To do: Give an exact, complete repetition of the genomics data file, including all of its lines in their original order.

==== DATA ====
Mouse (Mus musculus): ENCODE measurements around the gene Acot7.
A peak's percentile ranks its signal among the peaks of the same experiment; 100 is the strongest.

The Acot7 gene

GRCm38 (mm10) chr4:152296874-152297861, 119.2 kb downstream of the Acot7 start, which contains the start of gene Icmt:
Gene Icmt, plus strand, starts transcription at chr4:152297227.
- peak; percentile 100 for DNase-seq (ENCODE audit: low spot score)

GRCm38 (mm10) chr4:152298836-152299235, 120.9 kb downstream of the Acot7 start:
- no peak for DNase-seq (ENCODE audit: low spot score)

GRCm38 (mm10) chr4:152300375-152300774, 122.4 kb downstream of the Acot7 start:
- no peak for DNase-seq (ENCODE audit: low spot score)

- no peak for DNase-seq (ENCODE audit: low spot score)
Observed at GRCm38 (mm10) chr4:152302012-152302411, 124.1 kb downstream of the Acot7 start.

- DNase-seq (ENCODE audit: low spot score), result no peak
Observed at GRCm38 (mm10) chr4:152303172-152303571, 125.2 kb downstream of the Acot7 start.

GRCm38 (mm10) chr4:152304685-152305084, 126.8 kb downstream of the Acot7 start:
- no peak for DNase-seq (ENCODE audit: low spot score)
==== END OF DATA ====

Mouse (Mus musculus): ENCODE measurements around the gene Acot7.
A peak's percentile ranks its signal among the peaks of the same experiment; 100 is the strongest.

The Acot7 gene

GRCm38 (mm10) chr4:152296874-152297861, 119.2 kb downstream of the Acot7 start, which contains the start of gene Icmt:
Gene Icmt, plus strand, starts transcription at chr4:152297227.
- peak; percentile 100 for DNase-seq (ENCODE audit: low spot score)

GRCm38 (mm10) chr4:152298836-152299235, 120.9 kb downstream of the Acot7 start:
- no peak for DNase-seq (ENCODE audit: low spot score)

GRCm38 (mm10) chr4:152300375-152300774, 122.4 kb downstream of the Acot7 start:
- no peak for DNase-seq (ENCODE audit: low spot score)

- no peak for DNase-seq (ENCODE audit: low spot score)
Observed at GRCm38 (mm10) chr4:152302012-152302411, 124.1 kb downstream of the Acot7 start.

- DNase-seq (ENCODE audit: low spot score), result no peak
Observed at GRCm38 (mm10) chr4:152303172-152303571, 125.2 kb downstream of the Acot7 start.

GRCm38 (mm10) chr4:152304685-152305084, 126.8 kb downstream of the Acot7 start:
- no peak for DNase-seq (ENCODE audit: low spot score)